Puzzlement at the Presence of the Nativity Scene in St. Peter’s Square

December 24, 2020
Source: fsspx.news

The Governorate of Vatican City in a press release dated October 30, 2020 announced that the Christmas nativity scene in St. Peter’s Square would be made of ceramic figurines from Abruzzo, Italy, and topped by a spruce tree from Slovenia.

The press release stressed: “A sign of hope and confidence for the whole world, the crèche wants to express the certainty that Jesus is coming among his people to save and comfort them, an important message in these difficult times because of the Covid-19 health emergency.”

The nativity scene in Castelli, where ceramics has been a specialty since the 16th century, is made up of 54 larger-than-life statues. It was designed by the students and teachers of the F.A. Grue Art Institute, between 1965 and 1975.

Only a dozen pieces are on display in St. Peter’s Square, around the central obelisk, on a 125 m2 platform: the Holy Family, the Three Kings, an angel with outstretched wings as well as a musette player, a pan flute player, a shepherdess with a jug, a little girl and her doll.

“The statues were made with annular modules which, superimposed, form cylindrical busts,” said the press release, which evokes the contemporary aspect of these works, with references to older arts.

A Sorry and Horrible Sight

During the inauguration, on the evening of December 11, 2020, a huge red curtain opens in front of a dumbfounded audience. Some people thought it was a student hoax in bad taste.

“The scene helps us understand that the Gospel can animate all cultures and all trades,” Cardinal Giuseppe Bertello, President of the Governorate of Vatican City, declared very seriously: enough to be perplexed.

The “nativity figures” - or rather the cylinders - are intended “to immortalize important events of the modern world, for example the conquest of the moon with an astronaut nativity figure,” the official Vatican news site comments gravely.

Curious, to say the least, Roman Vaticanist Aldo Maria Valli visited the manger, “a sign of hope for the whole world.” He put it simply in his blog on December 1: “This is a horrible nativity scene, which is scary and will certainly make children cry. … A nativity scene whose figures, rather than portray the Nativity, resemble an Egyptian tomb with its sarcophagi.”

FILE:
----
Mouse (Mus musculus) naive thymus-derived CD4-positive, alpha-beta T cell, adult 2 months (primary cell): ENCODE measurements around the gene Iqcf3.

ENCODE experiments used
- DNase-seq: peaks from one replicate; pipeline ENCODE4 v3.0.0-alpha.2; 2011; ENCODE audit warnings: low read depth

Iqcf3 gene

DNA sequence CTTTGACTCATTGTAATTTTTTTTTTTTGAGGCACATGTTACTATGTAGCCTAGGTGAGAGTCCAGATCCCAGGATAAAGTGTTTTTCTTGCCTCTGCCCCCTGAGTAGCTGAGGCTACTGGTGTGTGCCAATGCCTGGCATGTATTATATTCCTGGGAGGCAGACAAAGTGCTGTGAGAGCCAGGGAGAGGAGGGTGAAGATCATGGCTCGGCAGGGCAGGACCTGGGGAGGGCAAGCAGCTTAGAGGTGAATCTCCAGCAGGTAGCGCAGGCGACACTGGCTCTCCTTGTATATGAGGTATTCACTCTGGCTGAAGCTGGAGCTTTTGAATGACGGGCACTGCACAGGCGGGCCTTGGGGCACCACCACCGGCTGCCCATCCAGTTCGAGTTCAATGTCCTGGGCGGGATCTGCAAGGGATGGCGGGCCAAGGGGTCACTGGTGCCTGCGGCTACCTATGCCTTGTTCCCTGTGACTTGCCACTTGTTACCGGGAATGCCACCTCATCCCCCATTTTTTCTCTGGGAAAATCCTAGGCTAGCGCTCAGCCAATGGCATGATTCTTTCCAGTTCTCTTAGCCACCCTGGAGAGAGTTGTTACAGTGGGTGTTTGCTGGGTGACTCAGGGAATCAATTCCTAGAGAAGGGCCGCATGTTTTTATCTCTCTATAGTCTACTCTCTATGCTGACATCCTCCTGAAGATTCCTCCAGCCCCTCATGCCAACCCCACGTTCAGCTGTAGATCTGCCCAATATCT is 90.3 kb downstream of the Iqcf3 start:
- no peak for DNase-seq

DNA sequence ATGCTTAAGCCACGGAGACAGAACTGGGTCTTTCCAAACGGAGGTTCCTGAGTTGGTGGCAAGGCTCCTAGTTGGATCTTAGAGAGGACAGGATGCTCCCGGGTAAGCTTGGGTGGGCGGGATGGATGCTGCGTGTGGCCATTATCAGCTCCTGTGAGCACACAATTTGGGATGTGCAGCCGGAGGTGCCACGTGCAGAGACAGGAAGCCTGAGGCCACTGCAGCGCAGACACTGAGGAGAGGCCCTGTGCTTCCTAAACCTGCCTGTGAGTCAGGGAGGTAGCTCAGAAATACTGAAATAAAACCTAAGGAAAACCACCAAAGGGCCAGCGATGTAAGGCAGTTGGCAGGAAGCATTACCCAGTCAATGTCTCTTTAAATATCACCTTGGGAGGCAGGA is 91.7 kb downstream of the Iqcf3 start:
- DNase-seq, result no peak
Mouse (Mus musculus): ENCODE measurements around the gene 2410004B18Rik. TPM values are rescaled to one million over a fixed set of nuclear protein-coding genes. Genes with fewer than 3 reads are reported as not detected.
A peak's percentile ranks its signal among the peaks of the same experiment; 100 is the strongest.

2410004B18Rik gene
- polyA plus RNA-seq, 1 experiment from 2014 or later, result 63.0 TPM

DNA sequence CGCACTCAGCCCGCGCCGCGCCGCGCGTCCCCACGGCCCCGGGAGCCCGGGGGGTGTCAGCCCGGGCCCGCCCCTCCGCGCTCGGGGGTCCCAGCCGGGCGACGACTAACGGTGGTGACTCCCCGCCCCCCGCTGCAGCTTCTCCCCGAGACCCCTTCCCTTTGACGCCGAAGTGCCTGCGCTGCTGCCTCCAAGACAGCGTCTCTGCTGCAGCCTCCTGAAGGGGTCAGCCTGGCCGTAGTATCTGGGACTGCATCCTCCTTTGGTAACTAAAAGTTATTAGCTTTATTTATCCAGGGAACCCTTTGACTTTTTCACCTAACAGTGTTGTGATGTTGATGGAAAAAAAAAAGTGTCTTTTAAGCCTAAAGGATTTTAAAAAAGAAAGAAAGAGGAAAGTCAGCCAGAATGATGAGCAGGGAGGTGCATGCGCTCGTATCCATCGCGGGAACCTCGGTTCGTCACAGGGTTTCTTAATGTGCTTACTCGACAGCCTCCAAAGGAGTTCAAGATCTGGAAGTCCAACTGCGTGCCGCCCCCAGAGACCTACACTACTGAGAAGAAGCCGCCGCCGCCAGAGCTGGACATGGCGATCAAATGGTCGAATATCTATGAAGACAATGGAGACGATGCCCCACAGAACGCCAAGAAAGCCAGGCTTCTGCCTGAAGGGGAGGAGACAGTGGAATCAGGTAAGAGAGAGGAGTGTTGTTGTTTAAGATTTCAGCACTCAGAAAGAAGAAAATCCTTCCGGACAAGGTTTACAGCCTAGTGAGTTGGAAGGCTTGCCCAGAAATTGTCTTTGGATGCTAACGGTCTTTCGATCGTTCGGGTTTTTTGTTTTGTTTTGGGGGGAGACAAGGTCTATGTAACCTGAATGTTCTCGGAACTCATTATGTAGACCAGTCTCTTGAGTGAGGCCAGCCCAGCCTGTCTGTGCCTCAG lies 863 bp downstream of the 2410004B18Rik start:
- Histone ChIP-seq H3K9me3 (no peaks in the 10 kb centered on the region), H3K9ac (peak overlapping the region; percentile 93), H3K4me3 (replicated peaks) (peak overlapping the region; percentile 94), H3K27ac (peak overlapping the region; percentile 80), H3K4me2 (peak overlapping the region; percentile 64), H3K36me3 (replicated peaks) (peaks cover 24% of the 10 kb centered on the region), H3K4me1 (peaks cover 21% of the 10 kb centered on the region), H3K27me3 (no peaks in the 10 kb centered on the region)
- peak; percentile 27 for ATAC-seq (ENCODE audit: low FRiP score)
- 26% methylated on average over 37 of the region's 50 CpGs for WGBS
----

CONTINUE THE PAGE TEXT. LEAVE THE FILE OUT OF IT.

About which he asks: “We are already in the grip of bad news and a lot of worry, so what are you in the Vatican doing? Instead of giving us a classic, harmonious, and beautiful nativity scene, which conveys peace and serenity, you have presented something which is perhaps monumental but which is horrible and frightening!”

Interviewed by America Magazine, the Jesuit review, Elizabeth Lev, art historian and graduate of the universities of Bologna and Chicago, sums up the situation quite well: “The Catholic Church has an incredible tradition of beauty, and yet, after a year of difficulty, we’ve put up something that makes people mock Jesus... We have distanced ourselves from contemplation of the Child Jesus,” laments the academic.

The 2020-2021 vintage of the Vatican nativity scene could also be explained another way, which was not taken up by Cardinal Bertello: the path of a Church lost in the theological and liturgical mists of the post-conciliar period, oscillating between “We walked on the moon,” and “The gods have fallen on their heads.”